The role of the CEO is changing, as Digital Transformation becomes a key focus for companies competing in a world defined by Big Data and the Internet of Things (IoT). Smart CEOs are ‘going back to school’, learning about potentially disruptive technologies, like blockchain and machine learning. Reinventing the corporation is the new imperative.
The Fourth Industrial Revolution (4IR) is set to forever change the world of business, and South Africa can unlock the prosperity it brings — but only if leaders see this watershed event as an opportunity, not a threat, and gear themselves to liberate business potential by redefining their role. But before I go into this, let’s scope out what this new industrial revolution will look like.
One of the main drivers of 4IR, especially in data science, is the Internet of Things (IoT). Multiple connected devices, providing ongoing data streams that can be measured and analysed, provide value in many areas. In a survey carried out in 2017 by McKinsey, enterprises rated manufacturing and service industries as the departments with the most to gain from IoT.
In manufacturing, top use cases cited by respondents in the survey were resource and process optimisation, asset utilisation and quality management. In service industries, respondents said that enterprise IoT would produce the most value in three areas: diagnostics and prognostics, predictive maintenance, and monitoring and inspection.
Michael Porter, of the Harvard Business School, believes that the world of smart, connected devices represents a fundamental, and seismic, shift in how enterprises compete. IoT isn’t simply a matter of competitive advantage, says Porter, it’s critical to survival. John Chambers, of Cisco Systems, predicts that 70% of today’s businesses will attempt to transform themselves digitally, but only 30% will succeed. The result? 40 percent of today’s businesses will fail, Chambers predicts.
The trend to digital is reflected in the megatrend of the past two decades on the S&P 500. In 2000, the top four companies by market value were industry leaders General Electric, ExxonMobil, Pfizer, and Citigroup. Now, the top four are digital platform companies Apple, Alphabet/Google, Microsoft, and Amazon.
According to a new study of turnover in the S&P 500, conducted by the growth strategy consulting firm Innosight, the lifespan of large, successful companies has never been shorter. In 1965, the average tenure of companies on the S&P 500 was 33 years. By 1990, it was 20 years. It’s forecast to shrink to 14 years by 2026.
Having made the case for digital disruption, you may ask: ‘What do I do to ensure my company’s survival?’
If you’re concerned or confused, you are not alone. In a 2017 survey by Innosight that measured the strategic readiness of corporations, executives showed great awareness of the implications of these disruptive trends, with 80% of respondents indicating they believe their companies recognise the need to transform. But the survey also found that most leaders see future competition coming from existing players, rather than new competitors, and this is a patent error: one hallmark of transformation is that entering new markets requires you to serve new customers and go up against an entirely new set of rivals.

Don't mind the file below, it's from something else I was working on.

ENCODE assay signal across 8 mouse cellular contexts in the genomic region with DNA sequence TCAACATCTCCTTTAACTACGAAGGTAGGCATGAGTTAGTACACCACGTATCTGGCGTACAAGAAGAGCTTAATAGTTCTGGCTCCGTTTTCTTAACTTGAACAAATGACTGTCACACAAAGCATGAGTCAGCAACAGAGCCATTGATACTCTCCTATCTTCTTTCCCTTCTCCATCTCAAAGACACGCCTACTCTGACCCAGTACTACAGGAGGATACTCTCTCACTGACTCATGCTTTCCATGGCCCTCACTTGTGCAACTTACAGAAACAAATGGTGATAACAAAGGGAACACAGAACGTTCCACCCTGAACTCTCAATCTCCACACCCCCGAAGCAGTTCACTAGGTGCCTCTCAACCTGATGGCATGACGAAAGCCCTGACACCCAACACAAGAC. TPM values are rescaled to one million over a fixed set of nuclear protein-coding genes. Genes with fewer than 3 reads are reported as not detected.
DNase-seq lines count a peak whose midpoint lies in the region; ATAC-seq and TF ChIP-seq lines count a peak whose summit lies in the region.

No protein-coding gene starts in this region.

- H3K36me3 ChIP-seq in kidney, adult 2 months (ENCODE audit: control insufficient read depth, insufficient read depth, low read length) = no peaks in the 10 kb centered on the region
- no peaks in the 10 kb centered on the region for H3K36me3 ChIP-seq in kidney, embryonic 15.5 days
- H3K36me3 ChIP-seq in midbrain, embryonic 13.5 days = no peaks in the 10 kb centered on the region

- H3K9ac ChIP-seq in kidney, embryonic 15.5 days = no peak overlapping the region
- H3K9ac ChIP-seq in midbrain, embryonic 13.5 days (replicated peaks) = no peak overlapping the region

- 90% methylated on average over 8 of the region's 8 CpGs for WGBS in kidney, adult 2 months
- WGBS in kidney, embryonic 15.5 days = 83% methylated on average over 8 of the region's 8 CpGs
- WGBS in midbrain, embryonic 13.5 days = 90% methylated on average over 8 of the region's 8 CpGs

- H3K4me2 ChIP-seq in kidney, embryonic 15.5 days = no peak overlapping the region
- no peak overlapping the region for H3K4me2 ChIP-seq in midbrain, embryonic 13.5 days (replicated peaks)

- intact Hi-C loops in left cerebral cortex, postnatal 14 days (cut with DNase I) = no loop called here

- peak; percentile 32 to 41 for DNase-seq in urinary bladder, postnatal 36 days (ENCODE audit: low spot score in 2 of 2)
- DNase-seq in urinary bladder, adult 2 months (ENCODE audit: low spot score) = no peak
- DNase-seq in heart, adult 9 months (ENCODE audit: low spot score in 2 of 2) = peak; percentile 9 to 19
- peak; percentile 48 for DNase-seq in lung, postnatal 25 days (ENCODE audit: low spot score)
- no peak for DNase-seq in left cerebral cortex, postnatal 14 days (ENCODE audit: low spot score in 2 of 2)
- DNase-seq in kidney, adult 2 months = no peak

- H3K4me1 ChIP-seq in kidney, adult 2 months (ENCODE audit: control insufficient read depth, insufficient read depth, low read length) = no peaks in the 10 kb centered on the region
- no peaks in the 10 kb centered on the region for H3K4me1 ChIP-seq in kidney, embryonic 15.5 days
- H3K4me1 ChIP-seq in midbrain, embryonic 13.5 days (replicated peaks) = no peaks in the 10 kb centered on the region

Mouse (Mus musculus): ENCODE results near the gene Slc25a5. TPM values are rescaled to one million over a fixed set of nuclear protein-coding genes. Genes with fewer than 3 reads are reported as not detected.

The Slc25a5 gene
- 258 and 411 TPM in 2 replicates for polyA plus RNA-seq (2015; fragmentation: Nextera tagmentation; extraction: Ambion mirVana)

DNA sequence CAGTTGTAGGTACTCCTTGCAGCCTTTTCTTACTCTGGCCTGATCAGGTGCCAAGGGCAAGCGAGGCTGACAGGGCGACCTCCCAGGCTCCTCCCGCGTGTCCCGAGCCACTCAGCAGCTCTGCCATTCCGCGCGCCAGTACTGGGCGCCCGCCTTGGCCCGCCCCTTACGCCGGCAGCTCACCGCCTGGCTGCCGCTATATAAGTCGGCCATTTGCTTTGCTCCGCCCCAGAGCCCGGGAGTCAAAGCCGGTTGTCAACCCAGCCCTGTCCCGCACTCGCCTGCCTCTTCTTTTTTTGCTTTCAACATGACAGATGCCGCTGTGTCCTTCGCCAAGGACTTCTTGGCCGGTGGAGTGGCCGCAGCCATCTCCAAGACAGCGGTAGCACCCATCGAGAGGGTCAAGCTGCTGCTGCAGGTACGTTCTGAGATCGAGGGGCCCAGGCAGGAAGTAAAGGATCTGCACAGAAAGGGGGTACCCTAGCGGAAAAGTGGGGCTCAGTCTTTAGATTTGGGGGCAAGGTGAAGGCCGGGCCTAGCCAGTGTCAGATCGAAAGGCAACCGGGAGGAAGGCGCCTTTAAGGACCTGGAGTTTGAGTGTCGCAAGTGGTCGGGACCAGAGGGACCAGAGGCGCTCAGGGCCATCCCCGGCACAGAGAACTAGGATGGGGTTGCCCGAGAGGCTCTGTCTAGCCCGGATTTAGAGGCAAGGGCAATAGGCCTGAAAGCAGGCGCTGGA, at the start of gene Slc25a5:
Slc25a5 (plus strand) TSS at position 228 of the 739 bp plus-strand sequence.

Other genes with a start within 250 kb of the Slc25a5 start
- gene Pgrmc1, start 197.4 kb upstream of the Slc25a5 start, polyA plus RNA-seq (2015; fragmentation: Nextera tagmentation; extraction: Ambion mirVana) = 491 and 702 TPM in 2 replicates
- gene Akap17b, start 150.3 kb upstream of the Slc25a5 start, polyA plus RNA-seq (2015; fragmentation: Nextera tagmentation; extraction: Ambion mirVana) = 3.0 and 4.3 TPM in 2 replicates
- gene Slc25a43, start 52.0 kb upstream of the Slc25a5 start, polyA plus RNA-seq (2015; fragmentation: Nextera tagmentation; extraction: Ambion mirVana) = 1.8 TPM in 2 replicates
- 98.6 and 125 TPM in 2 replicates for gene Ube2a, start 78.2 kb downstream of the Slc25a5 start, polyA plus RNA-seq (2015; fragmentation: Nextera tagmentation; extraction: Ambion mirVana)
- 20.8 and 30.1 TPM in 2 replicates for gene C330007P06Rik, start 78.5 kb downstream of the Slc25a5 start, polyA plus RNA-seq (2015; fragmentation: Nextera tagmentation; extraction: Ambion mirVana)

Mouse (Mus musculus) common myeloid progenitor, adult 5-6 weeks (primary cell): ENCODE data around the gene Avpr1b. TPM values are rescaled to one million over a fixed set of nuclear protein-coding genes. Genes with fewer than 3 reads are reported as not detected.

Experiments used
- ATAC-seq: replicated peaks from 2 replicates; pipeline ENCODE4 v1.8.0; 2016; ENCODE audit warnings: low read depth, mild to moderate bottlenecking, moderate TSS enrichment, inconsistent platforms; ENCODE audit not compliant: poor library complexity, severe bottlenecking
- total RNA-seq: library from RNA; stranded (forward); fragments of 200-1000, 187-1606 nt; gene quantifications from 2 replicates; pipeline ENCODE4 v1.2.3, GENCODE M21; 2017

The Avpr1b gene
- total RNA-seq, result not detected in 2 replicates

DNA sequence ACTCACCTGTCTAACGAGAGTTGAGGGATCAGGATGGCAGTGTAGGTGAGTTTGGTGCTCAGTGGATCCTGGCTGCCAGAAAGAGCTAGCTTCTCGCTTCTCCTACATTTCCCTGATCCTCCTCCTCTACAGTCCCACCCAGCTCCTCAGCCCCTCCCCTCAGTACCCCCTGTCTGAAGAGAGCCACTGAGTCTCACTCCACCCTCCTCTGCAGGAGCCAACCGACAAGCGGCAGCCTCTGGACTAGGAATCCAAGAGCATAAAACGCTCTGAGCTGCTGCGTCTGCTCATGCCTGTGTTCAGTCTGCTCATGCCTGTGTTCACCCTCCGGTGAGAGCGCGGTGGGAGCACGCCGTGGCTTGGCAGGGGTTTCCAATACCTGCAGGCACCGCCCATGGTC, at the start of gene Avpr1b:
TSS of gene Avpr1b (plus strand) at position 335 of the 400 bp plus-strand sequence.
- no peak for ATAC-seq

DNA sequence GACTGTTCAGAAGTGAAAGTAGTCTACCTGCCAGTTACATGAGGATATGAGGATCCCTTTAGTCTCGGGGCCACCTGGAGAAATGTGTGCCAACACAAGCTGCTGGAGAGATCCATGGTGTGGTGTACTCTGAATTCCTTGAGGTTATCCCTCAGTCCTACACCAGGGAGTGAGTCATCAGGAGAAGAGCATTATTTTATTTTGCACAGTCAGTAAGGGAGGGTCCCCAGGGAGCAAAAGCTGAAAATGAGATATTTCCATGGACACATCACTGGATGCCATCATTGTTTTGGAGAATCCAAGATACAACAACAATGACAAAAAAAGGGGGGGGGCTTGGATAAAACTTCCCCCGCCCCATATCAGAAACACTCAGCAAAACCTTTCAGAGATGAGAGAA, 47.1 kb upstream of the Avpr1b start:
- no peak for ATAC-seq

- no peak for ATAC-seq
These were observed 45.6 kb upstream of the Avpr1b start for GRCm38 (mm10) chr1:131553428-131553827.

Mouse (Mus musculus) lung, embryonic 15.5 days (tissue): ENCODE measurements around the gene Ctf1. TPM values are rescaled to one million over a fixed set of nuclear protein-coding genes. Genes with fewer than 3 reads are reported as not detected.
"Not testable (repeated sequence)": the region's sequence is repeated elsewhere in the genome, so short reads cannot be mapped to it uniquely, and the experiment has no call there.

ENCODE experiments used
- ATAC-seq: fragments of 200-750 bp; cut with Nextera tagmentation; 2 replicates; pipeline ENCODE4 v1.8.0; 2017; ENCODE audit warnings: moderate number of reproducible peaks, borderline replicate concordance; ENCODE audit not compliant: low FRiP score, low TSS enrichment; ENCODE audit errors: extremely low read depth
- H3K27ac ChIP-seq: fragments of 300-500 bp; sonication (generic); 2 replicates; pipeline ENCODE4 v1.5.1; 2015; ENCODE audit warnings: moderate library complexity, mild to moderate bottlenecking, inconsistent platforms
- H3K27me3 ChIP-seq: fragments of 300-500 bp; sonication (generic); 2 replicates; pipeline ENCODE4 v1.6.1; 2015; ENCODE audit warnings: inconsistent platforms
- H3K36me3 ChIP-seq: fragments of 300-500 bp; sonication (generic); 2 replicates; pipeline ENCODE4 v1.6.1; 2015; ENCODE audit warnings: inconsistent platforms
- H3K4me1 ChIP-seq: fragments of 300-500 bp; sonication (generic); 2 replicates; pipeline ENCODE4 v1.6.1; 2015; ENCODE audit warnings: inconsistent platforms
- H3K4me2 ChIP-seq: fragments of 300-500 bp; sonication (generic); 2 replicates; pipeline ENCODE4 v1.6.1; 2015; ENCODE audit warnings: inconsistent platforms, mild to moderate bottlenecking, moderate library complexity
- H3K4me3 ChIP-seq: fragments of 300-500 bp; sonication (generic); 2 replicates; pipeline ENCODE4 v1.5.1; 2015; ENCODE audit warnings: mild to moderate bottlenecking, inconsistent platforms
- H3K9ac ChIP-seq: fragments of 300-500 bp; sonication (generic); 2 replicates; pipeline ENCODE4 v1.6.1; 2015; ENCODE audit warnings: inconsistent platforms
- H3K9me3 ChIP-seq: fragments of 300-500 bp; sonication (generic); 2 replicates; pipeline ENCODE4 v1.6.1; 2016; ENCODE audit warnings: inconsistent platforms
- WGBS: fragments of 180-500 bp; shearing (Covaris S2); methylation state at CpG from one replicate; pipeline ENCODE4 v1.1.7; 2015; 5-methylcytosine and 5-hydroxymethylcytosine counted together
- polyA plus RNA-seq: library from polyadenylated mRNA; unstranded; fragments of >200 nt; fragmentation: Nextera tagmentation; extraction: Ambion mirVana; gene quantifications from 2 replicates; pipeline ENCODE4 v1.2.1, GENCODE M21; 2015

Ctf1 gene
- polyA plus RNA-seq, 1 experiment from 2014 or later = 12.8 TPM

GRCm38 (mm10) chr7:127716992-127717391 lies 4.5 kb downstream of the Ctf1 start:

This is a reminder of an important general business principle: no enterprise can survive in the long term without constantly reinventing itself. Leaders need to be focused forward — looking for what the report calls ‘fault lines’: the weakening foundations in your business model, or the shifting needs of the customer base.
In retail, this has become alarmingly clear. This sector has seen the most casualties in terms of companies dropping off the S&P 500. US online sales now account for about 13% of the $3.56 trillion in total retail sales, according to Forrester Research. That is forecast to rise to 17% by 2022. And while many of these traditional retailers have responded by offering their own online retail channels, this is often not enough, as smaller, and more nimble online-only retailers can undercut and survive on smaller margins.
Clearly, digital disruption is a business leader’s greatest challenge, but as many as 40% of respondents to the Innosight survey admitted that ‘day-to-day decisions’ undermined their ability to embrace transformation. Another major reason given for failure to transform was ‘lack of coherent vision for the future.’ All of which indicates that Cisco’s Chambers may be a voice to listen to.
“Either we disrupt or we get disrupted,” Chambers said at his final keynote address as CEO.
To be competitive, you need to become more efficient, and this means digital transformation. It can start with sensors built into machinery, and continue up the value chain through stock control, logistics, finance and HR. Making the business smarter, more nimble and more efficient.
The big change for leaders? You need to embrace change, and drive it in your organisation. It begins with creating a visionary purpose for the enterprise: a detailed blueprint for where the company needs to change and move. Don’t settle for tech ‘fads’ or quick-fix consultants, but take time to look at the big picture and learn from the pioneers who have taken their companies digital and prospered.
 Michael E. Porter and James E. Heppelmann, “How smart, connected products are transforming competition and companies.”